The anti-displacement studio partnered with the Alliance for Community Transit- Los Angeles (ACT-LA), a broad-based coalition of LA-based organizations advocating for transit justice, housing justice, environmental justice, and public health. Their shared vision is to create just, equitable, sustainable transit systems and neighborhoods for all people in Los Angeles, placing the interest of low-income communities and communities of color first as the region becomes more sustainable. ACT-LA invited the studio to collaboratively research and codesign social housing typologies for three Los Angeles neighborhoods that are well integrated with the neighborhood’s socio-spatial context while incorporating green building and urban design elements that simultaneously harness and enhance existing neighborhood infrastructures and amenities.
For this first studio exercise, students created a pair of concept maps, the first summarizing key drivers, mediating conditions, and effects of urban displacement and the other representing Sweet Water Foundation’s practice. Studying the Sweet Water Foundation’s practice of Regenerative Neighborhood Development (RND) in Chicago helped build an understanding of real anti-displacement work that is rooted in place and community.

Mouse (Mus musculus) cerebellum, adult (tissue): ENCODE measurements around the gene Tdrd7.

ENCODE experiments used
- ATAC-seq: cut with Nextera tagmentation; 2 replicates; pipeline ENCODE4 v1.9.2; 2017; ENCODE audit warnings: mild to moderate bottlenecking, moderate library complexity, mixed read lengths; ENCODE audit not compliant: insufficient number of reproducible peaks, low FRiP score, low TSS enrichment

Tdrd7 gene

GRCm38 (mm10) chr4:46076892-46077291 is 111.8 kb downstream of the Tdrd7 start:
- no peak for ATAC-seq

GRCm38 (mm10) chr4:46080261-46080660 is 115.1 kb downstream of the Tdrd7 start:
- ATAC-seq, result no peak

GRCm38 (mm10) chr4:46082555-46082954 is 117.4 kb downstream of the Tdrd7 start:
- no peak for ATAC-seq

For this second studio exercise, students comparatively analyzed the Sweet Water Foundation’s practice of Regenerative Neighborhood Development alongside prevailing approaches to “equitable development” and “creative placemaking” in adjacent Chicago neighborhoods along with the larger temporal, geospatial, and sociocultural context. They then created design impact maps, which consider goals, programs, and effects (designed + non-designed) of the initiatives and raise questions about their tensions and tradeoffs.
For this third studio exercise, students conducted case studies of anti-displacement measures around the world that specifically focus on decommodified or social housing. In addition to collecting and analyzing secondary data, they conducted virtual interviews with practitioners and advocates from the respective locales. They then created a visual summary of case findings focused on the defining attributes of the policies/programs and key takeaways for the US context– with guidance and feedback from ACT-LA staff and members.
For this fourth and final studio exercise, students worked with ACT-LA staff, coalition members, and partners to co-design social housing typologies for three Los Angeles neighborhoods that are well integrated with the neighborhood’s socio-spatial context while incorporating green building and urban design elements that simultaneously harness and enhance existing neighborhood infrastructures and amenities